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Listen and Learn with Listenwise

by Miguel Guhlin

As a longtime audiobook listener, I am thrilled to share a new resource for K-12 learners. Like many of you, I’m an avid Audible audiobook listener and reader. Do you know of one challenging aspect of bringing audio content to children? As librarians and teachers, we can’t record our own using copyrighted materials.


Existing audio is often adult-oriented and children’s book titles are unavailable. Solutions like Storynory get around that. In this blog entry, I’m delighted to share a new source of non-fiction, lesson-friendly audio content. What’s the new source, you may ask? Listenwise.

What Is Listenwise?

Listenwise is a web-based resource for three to six minute podcast lessons from non-fiction storytellers that include listening comprehension quizzes for your classroom. Once you join, you can get into their library of non-fiction podcasts which are organized in various ways. In the Teacher Dashboard, you can search the content. Current events are featured, including COVID-19 news and feature stories.

If you have students who have the ability to listen to National Public Radio (NPR) and process it, then they will be fine. Much of the free content available via Listenwise is about as understandable as NPR broadcasts. There’s a reason for that which we’ll explore in a bit.


Their searchable database offers access to news stories and more. For example, consider the results for a search on “diversity:”

Black Representation in Literature:

For Black History Month, a major bookseller placed “Diverse Editions” on its shelves. These were classic books by white authors featuring black faces on the covers.

The bookstore says it hoped the covers would help to engage new audiences in classics. Classics included The Wizard of Oz, Frankenstein, and Romeo and Juliet.

This action sparked outrage among many. They said that the bookseller is cashing in on Black History Month. Of course, cashing in without honoring black authors.

Listen to a writer explain why this is “literary blackface.” And then find out what bookstores can do to support diversity. (Adapted for clarity).

Wow, wouldn’t “literary blackface” be a great lead-in to a problem-based learning lesson or a powerful way to support a 5E lesson’s “Engage” aspect?

Here’s another example focused on esports:


As you can see, the interface is simple and you can slow the audio playback down. Sharing this audio to Google Classroom is easy, as you can see from the share window below:


You can also share a link with others since the content is available via the web. Not all content is available for free.


How Much Does It Cost?

Listenwise Premium makes age-appropriate, non-fiction podcasts in several subjects available. You can listen to ELA, social studies, and science podcasts at a cost. When you first sign up as a teacher, you get a thirty-day free trial of Listenwise Premium which gives you access to a full podcast library and interactive transcripts. You also get listening comprehension quizzes and more. How much more? You get access to upcoming (as of this blog entry) Lexile audio measures for content.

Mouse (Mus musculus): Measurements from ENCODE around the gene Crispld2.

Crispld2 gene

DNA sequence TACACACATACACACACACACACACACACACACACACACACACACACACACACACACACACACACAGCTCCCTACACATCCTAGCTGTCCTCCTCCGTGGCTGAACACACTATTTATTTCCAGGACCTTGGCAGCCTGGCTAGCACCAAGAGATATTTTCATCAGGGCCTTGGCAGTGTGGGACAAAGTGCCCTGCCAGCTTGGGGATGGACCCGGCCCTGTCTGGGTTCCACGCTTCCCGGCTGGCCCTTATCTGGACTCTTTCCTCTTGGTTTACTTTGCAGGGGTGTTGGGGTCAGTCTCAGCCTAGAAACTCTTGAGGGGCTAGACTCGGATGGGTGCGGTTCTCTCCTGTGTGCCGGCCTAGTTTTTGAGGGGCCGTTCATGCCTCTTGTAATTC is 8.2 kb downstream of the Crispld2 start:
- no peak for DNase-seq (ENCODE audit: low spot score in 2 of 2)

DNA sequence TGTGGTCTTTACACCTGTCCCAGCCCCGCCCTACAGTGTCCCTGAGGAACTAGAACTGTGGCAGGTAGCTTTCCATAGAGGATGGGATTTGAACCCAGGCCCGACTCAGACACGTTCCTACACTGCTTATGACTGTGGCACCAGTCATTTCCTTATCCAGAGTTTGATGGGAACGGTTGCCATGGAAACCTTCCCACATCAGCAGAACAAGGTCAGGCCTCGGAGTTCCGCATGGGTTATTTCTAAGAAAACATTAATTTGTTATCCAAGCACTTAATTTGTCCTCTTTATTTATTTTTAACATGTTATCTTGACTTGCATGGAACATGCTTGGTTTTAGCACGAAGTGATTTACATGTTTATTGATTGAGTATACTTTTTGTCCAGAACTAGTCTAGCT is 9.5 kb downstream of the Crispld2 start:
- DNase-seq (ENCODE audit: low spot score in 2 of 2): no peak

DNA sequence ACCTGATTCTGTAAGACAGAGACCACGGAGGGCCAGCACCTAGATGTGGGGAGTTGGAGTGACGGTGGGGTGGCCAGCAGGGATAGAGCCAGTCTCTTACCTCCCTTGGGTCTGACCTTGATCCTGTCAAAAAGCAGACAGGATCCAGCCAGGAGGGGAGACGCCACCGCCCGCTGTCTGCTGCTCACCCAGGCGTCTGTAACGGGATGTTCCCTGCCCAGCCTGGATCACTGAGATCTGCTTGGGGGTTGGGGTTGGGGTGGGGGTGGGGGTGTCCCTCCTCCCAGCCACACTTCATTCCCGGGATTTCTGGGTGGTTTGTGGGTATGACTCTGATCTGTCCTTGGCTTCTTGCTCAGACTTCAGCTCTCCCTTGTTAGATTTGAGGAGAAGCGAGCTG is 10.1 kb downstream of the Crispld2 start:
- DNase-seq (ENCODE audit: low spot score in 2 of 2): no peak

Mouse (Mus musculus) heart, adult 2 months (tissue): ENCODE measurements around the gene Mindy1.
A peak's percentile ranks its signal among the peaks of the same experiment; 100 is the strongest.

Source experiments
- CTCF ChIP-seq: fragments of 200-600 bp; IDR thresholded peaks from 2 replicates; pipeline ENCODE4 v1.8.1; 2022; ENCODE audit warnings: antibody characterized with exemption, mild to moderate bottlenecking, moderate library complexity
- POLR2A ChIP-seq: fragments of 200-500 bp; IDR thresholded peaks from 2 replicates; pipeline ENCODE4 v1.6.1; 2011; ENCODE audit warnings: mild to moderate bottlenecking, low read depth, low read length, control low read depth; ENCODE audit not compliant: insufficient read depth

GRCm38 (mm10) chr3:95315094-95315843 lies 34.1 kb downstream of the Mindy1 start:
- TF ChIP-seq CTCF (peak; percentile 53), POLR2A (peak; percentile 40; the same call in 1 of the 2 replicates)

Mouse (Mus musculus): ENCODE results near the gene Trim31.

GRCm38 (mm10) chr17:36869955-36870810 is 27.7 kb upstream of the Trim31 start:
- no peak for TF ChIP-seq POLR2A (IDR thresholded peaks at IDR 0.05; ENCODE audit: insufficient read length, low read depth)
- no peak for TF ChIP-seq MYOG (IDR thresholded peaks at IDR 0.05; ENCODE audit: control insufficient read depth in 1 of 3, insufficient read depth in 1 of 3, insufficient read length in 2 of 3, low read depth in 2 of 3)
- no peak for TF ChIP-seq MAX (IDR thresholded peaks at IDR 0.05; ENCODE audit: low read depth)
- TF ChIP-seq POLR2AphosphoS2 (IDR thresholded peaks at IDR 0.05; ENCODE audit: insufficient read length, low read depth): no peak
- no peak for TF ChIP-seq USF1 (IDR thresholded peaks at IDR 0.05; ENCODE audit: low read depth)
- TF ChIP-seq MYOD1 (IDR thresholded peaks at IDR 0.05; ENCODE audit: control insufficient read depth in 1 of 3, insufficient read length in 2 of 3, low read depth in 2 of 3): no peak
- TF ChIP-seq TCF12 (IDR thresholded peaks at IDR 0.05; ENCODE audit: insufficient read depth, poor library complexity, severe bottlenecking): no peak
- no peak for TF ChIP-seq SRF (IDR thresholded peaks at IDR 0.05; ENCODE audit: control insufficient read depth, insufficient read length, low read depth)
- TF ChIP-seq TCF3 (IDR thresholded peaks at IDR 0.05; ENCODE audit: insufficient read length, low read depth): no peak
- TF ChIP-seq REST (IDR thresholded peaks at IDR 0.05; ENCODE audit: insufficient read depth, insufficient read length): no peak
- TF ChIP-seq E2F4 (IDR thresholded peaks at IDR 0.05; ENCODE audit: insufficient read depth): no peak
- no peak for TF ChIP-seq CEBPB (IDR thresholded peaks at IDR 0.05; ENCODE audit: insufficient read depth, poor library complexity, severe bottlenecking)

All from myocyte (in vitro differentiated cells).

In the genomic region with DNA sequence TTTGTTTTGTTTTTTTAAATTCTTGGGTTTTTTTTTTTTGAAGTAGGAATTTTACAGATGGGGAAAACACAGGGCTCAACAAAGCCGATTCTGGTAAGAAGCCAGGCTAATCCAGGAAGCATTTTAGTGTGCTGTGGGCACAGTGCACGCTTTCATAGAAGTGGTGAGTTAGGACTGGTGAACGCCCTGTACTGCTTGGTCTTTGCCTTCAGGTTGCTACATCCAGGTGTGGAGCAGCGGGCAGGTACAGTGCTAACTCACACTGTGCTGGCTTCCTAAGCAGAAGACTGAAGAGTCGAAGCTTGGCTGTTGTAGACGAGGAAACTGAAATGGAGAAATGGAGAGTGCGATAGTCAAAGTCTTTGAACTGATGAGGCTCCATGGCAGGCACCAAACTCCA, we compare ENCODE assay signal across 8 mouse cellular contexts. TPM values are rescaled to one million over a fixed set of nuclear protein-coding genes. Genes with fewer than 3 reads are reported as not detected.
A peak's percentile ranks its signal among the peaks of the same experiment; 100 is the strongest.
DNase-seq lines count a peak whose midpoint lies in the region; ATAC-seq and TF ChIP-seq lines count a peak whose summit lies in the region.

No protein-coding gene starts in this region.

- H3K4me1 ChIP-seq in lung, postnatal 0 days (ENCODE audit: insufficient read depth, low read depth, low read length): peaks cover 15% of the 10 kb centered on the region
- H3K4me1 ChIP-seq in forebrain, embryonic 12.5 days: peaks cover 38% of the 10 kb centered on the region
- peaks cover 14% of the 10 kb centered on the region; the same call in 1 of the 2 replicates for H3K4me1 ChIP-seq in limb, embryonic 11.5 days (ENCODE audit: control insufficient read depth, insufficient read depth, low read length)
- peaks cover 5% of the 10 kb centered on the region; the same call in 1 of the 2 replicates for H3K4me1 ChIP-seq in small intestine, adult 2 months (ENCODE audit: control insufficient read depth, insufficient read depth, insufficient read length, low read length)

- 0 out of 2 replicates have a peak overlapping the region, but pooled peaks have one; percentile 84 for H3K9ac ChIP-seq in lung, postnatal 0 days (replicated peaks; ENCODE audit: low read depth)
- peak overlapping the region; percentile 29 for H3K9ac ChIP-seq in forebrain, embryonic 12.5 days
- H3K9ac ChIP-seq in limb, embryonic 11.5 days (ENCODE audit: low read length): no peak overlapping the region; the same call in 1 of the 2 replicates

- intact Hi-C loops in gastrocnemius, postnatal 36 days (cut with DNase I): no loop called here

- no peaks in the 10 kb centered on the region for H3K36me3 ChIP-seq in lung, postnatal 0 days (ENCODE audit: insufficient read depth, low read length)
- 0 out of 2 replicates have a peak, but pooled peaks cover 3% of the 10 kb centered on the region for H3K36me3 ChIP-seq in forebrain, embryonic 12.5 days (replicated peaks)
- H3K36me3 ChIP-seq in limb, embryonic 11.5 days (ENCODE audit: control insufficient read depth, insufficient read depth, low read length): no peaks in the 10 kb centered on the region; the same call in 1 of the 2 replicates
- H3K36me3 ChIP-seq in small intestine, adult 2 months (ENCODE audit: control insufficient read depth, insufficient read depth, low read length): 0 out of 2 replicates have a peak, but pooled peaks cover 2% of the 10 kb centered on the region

The Lexile Audio Measure provides a score of the audio passage complexity. It enables teachers to match appropriate audio to their listeners. Lexile measures rely on twelve key variables which include grammar, vocabulary, speech rate and tempo, and word clarity. These are all part of the Lexile audio measure. (Adapted for clarity)

Once you are in, you can listen to amazing content. Listenwise pays attention to research.


Valuing research insights, Listenwise includes its own collection of research. You will find research, white papers, and case studies on listening in the classroom. For example, consider these quick summations:

  • Listening comprehension is a fundamental building block to reading comprehension development. Now there is new research evidence concerning a growing number of children who fail to develop adequate reading comprehension skills primarily due to poor listening comprehension.
  • Ever notice that good stories get better student engagement? This research highlights the power of a meaningful story to specifically impact listening behavior.
  • Why would we want to do this and how does listening affect learning? Our white paper highlights some of the key research in this area as we consider the value of listening skills for our children.
  • Many English learners are not acquiring the level of academic language needed for college and career readiness. Are we underestimating the impact that ongoing work with oral academic language can have?

Visit their research page to learn more.

Other Features

Listenwise makes it easy to find content, premium or not. You can search using the sidebar, shown below:


You can also use a topic (e.g. immigration, animals, cells) or subject search:


Did I mention the very best feature? Much of the content featured is FREE. Check it out!

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